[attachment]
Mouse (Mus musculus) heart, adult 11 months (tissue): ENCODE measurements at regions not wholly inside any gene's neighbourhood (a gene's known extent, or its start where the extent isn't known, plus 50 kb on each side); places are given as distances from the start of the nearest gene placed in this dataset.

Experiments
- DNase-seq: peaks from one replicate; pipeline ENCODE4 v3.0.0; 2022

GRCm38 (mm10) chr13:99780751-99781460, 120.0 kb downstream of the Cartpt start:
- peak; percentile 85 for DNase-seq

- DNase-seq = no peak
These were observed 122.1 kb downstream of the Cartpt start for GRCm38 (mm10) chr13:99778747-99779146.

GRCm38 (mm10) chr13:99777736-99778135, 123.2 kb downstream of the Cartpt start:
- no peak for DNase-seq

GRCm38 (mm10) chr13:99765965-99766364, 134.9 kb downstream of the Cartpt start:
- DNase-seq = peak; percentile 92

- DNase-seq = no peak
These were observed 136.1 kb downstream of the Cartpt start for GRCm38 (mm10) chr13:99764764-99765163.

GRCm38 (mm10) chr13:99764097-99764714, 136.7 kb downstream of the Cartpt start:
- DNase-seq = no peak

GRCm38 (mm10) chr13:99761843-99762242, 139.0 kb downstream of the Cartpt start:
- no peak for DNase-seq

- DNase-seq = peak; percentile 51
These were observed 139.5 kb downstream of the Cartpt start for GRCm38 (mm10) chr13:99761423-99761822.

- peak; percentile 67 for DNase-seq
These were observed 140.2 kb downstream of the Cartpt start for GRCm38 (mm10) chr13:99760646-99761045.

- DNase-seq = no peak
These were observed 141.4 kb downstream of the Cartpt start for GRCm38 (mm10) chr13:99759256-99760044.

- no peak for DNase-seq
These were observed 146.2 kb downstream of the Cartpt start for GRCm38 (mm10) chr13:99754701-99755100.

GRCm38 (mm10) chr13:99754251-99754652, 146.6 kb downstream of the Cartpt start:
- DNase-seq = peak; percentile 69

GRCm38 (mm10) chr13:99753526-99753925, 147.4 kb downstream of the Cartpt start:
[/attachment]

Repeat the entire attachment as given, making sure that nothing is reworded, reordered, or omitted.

Mouse (Mus musculus) heart, adult 11 months (tissue): ENCODE measurements at regions not wholly inside any gene's neighbourhood (a gene's known extent, or its start where the extent isn't known, plus 50 kb on each side); places are given as distances from the start of the nearest gene placed in this dataset.

Experiments
- DNase-seq: peaks from one replicate; pipeline ENCODE4 v3.0.0; 2022

GRCm38 (mm10) chr13:99780751-99781460, 120.0 kb downstream of the Cartpt start:
- peak; percentile 85 for DNase-seq

- DNase-seq = no peak
These were observed 122.1 kb downstream of the Cartpt start for GRCm38 (mm10) chr13:99778747-99779146.

GRCm38 (mm10) chr13:99777736-99778135, 123.2 kb downstream of the Cartpt start:
- no peak for DNase-seq

GRCm38 (mm10) chr13:99765965-99766364, 134.9 kb downstream of the Cartpt start:
- DNase-seq = peak; percentile 92

- DNase-seq = no peak
These were observed 136.1 kb downstream of the Cartpt start for GRCm38 (mm10) chr13:99764764-99765163.

GRCm38 (mm10) chr13:99764097-99764714, 136.7 kb downstream of the Cartpt start:
- DNase-seq = no peak

GRCm38 (mm10) chr13:99761843-99762242, 139.0 kb downstream of the Cartpt start:
- no peak for DNase-seq

- DNase-seq = peak; percentile 51
These were observed 139.5 kb downstream of the Cartpt start for GRCm38 (mm10) chr13:99761423-99761822.

- peak; percentile 67 for DNase-seq
These were observed 140.2 kb downstream of the Cartpt start for GRCm38 (mm10) chr13:99760646-99761045.

- DNase-seq = no peak
These were observed 141.4 kb downstream of the Cartpt start for GRCm38 (mm10) chr13:99759256-99760044.

- no peak for DNase-seq
These were observed 146.2 kb downstream of the Cartpt start for GRCm38 (mm10) chr13:99754701-99755100.

GRCm38 (mm10) chr13:99754251-99754652, 146.6 kb downstream of the Cartpt start:
- DNase-seq = peak; percentile 69

GRCm38 (mm10) chr13:99753526-99753925, 147.4 kb downstream of the Cartpt start: